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Expand chart
Adapted from the Kaiser Family Foundation; Chart: Axios Visuals

The average cost of family health insurance offered by companies climbed 5% this year, exceeding $20,000 for the first time, according to the newest annual survey of employer health benefits from the Kaiser Family Foundation.

The bottom line: Employer health coverage continues to get more expensive and less comprehensive for workers — all coming at the expense of people's paychecks.

By the numbers: KFF's survey, considered to be a gold standard for data on employer-based health plans, sampled more than 2,000 different companies.

  • The average family plan premium in 2019 totaled $20,576. Employers paid for 71% of that cost, down slightly from 72% in 2018.
  • The average premium for single workers was $7,188. Employers covered 83% of that cost, up slightly from 81% in 2018.

The intrigue: Workers aren't just paying more in monthly premiums. Employers continue to raise the average deductibles, which means more workers are paying for more of their care out of pocket later into the year.

  • Workers' earnings rose 26% from 2009 to 2019. Deductibles soared 162% in the same time span.

The big picture: Many Democratic candidates have advocated for preserving employer-based health insurance despite the rising costs, higher deductibles and large tax breaks.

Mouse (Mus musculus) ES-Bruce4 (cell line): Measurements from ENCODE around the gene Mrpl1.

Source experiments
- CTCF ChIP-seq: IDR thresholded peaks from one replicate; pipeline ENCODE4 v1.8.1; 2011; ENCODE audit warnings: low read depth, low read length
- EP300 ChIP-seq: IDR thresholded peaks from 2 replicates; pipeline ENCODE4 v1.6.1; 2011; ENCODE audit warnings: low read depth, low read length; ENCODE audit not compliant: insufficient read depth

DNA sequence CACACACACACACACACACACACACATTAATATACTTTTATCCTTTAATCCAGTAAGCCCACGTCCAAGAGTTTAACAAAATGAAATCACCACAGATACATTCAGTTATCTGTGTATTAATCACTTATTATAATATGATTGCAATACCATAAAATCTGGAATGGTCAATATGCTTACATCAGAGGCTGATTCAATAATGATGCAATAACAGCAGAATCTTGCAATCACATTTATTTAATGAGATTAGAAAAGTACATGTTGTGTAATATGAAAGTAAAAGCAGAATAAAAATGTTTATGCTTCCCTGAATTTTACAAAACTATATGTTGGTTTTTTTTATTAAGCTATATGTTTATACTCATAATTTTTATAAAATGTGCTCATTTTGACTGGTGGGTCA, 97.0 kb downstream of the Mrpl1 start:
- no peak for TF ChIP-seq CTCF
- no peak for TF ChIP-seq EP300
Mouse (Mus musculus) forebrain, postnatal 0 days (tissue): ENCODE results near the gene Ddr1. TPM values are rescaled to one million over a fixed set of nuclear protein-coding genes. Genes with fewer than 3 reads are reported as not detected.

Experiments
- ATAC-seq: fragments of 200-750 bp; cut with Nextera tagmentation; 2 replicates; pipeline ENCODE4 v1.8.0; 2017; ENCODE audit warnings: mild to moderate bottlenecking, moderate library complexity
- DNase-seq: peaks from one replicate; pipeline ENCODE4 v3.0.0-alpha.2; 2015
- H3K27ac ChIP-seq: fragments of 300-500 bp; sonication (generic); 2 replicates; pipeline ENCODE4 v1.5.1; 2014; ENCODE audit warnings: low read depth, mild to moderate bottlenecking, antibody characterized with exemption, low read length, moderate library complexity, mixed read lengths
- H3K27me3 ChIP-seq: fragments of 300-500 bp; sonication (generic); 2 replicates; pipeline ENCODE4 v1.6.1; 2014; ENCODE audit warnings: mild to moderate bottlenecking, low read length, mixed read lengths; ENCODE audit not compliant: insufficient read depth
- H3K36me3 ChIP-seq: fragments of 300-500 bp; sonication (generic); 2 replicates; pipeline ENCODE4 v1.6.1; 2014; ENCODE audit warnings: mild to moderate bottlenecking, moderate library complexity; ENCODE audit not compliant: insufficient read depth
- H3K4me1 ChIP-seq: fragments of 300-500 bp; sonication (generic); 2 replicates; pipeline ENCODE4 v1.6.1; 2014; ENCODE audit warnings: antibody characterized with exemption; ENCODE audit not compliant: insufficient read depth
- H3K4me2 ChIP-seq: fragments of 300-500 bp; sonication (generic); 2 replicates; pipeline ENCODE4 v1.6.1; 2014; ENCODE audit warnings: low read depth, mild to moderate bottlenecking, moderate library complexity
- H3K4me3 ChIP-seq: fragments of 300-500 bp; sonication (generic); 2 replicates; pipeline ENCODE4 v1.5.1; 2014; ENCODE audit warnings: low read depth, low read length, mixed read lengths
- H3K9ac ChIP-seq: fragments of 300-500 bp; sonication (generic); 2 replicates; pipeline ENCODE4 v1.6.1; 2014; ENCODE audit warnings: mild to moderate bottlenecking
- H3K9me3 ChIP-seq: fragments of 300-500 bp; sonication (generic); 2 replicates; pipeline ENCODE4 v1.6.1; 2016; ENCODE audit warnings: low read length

Go deeper: Millions of workers lose or change health plans every year

Go deeper

Dead malls get new life

Illustration: Aïda Amer/Axios

Malls are becoming ghosts of retail past. But the left-behind real estate is being reimagined for a post-pandemic world.

Why it matters: As many as 17% of malls in the U.S. "may no longer be viable as shopping centers and need to be redeveloped into other uses," per Barclays.

White House now says Biden will move to increase refugee cap by May 15

Photo: Chip Somodevilla/Getty Images

The White House on Friday afternoon said President Biden plans to lift the Trump-era refugee cap by May 15.

Driving the news: The announcement follows stinging criticism from several Democrats and rights groups, who said Biden was walking back on his pledge to raise the limit. Earlier Friday, Biden signed a directive to speed up the processing of refugees, but kept the Trump administration's historically low cap of 15,000 refugees for this year.